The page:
Back in 2000 we developed and produced the world-wide first capacitive touch screen for industrial mass production use. Widely used on ATM machines, retail point-of-sale terminals, car navigation systems, medical monitors and industrial control panels, it became extremely popular on touch screen handhelds after Apple introduced the iPhone in 2007.
“Capacitive Touch Sensing” is a capacitive detection technique with a simple construction and decoding. This variant uses a light electrical charge that is spread over the entire screen. When you touch the display with your finger, the electrical current is interrupted (otherwise conducted) as your body conducts electricity. The point where this happens is detected by the software. Capacitive screens can be touched in more than one place at once. Unlike most other types of touchscreen, they don’t work if you touch them with a plastic stylus (because the plastic is an insulator and stops your hand from affecting the electric field).
Unlike some other techniques (resistive, infrared, surface wave, etc.) where the sensor is at the front and therefore more vulnerable, projected capacitance (PCAP) technology mounts the sensor foil behind a protective overlay, so that it does not has shortcomings of, for example, resistive touchscreens, which means that they are used in many high-quality and large-scale applications. Due to the attractive features of touchscreens with projected capacitance, there is an increasing number of consumers who want devices that use this technology.
The PCAP touchscreens have a superior multi-touch performance, durability, excellent optical transmissivity (greater than 90%), scratch-resistance, free of aging symptoms, offer high performance in accuracy, power consumption and refresh rate.
The multi-finger touch input and gestures, enables significant improvements to the user interface. Popular gestures such as two-finger pinch and zoom let users zoom in or out on an image. With multi-touch we are able to develop custom gestures, which add value for end users and can be promoted as product differentiators.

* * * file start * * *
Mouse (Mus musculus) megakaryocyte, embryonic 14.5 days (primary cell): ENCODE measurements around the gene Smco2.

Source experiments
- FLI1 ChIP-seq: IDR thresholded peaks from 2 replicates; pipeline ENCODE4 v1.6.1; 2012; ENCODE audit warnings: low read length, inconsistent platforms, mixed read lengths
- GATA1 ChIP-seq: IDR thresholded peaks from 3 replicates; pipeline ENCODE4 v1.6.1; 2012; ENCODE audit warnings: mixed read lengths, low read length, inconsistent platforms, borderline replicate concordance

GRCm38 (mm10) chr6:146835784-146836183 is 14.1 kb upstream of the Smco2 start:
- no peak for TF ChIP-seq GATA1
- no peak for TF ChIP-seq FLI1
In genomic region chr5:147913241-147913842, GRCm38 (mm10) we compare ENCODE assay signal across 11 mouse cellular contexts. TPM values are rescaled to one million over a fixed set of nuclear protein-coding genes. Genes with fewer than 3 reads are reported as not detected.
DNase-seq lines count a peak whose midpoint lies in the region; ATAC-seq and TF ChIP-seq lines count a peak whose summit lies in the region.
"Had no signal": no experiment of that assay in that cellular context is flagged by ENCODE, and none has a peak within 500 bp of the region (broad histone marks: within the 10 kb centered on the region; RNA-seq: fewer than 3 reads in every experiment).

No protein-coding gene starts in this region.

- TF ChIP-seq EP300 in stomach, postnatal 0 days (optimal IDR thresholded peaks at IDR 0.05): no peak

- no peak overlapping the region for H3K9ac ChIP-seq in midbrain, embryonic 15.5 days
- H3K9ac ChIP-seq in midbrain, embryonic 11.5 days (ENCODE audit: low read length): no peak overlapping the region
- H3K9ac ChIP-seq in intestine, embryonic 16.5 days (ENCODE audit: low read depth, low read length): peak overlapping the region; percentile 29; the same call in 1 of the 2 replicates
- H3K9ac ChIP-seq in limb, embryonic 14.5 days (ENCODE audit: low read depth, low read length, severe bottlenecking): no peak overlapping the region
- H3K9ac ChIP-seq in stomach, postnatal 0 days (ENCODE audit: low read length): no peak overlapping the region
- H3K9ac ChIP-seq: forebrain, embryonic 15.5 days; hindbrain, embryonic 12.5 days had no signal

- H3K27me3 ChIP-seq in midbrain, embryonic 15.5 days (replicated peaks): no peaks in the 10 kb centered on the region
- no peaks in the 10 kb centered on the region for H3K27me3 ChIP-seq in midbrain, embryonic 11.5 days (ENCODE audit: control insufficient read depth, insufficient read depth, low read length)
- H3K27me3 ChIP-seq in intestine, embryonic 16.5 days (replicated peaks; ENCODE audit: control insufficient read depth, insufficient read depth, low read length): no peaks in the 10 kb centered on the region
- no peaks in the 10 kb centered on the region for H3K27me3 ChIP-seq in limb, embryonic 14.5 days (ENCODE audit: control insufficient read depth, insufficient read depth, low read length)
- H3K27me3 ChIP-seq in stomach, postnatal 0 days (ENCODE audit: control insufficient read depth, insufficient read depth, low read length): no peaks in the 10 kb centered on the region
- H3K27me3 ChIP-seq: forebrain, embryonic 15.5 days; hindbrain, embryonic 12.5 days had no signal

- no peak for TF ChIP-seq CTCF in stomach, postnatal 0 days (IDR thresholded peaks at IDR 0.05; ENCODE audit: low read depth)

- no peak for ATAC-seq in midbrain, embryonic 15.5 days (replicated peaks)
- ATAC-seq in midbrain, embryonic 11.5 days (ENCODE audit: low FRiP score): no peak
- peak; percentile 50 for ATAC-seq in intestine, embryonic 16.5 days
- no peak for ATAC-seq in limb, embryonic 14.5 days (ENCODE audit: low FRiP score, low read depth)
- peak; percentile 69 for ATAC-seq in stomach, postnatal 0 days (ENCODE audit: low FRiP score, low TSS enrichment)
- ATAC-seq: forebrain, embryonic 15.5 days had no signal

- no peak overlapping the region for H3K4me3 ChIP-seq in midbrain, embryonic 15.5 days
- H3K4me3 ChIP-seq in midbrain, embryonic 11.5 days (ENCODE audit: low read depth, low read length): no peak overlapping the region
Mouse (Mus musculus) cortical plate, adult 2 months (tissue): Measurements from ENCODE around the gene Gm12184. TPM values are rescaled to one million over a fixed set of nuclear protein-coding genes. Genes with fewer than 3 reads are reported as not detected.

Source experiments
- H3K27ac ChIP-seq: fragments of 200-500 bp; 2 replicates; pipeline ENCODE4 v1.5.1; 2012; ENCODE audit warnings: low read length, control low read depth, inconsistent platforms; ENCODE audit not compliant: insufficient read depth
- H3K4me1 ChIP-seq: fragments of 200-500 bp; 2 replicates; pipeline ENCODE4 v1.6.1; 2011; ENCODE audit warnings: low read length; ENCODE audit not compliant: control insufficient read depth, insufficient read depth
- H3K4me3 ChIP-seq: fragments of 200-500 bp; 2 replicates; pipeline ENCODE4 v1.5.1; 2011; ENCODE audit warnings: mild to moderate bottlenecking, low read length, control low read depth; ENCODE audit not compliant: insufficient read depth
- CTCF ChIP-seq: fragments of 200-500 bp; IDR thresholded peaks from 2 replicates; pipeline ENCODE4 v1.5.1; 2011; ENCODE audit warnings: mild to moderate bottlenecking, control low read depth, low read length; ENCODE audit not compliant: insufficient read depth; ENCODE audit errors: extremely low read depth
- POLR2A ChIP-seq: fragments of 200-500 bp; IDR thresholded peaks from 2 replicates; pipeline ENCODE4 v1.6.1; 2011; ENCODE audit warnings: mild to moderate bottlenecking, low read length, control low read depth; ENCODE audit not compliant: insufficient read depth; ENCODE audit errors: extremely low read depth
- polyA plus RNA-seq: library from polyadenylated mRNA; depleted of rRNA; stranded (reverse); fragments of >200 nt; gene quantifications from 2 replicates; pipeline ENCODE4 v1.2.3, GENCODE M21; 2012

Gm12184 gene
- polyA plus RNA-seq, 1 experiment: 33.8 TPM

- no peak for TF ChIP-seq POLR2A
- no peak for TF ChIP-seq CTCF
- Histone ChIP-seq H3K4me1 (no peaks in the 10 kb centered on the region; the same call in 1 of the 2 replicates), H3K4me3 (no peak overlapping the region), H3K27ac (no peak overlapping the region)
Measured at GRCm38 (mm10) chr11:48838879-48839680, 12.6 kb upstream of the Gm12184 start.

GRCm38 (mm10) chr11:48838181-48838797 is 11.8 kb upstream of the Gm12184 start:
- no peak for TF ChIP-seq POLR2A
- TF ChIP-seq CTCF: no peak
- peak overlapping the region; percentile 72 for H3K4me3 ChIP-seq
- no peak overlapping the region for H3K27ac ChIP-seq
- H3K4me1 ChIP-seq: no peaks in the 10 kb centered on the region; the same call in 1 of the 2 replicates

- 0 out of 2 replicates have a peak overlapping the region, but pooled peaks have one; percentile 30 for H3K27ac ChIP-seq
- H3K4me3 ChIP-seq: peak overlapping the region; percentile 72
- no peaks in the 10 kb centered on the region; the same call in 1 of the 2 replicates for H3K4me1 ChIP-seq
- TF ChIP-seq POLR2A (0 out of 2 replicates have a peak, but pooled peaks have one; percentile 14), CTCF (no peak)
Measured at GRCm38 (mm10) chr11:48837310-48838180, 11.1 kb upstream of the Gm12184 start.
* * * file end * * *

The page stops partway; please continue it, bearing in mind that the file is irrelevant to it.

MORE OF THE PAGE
The cover lens and touchscreen sensor are complex structures that constitute a touchscreen’s stack-up. The cover lens, the topmost layer, can be made of a variety of materials. Glass gives the high-end finishing and PC (poly carbonate) or PMMA (poly methyl methacrylate AKA Acrylic or plexi glass) instead of glass is most of the time cheaper, shatter-resistant but may lower signal sensitivity.
Ever since ClickTouch developed the ﬁrst PCAP-solution for the industrial market in 2000, it has offered various capacitive touch solutions. The world is continuously evolving, thus the needs for standard solutions increase more and more.
The CTG ‘Touch on Glass’ is based on an innovative Glass on Glass construction. The (standard) cover glass is optically laminated with the capacitive ‘ITO on glass’ part. This ensures an extremely high transparency and simple construction.
Clicktouch offers all the needed support in integrating and the custom programming of the touchscreen controller. It impacts performance, functionality, and the user experience by how well it handles processing of noise-sensitive signals. At a minimum, a controller needs high-quality analog front ends, built-in noise handling capabilities, and sophisticated processing algorithms. By providing a high signal-to-noise ratio (SNR) and effective noise handling, a controller can compensate for the signal-strength degradation that comes from noise sources.
We use tailor-written algorithms compatible with the sensors being used. The programming of the controller also determines which advanced features, such as water tolerance, water operation or glove control, the system can support.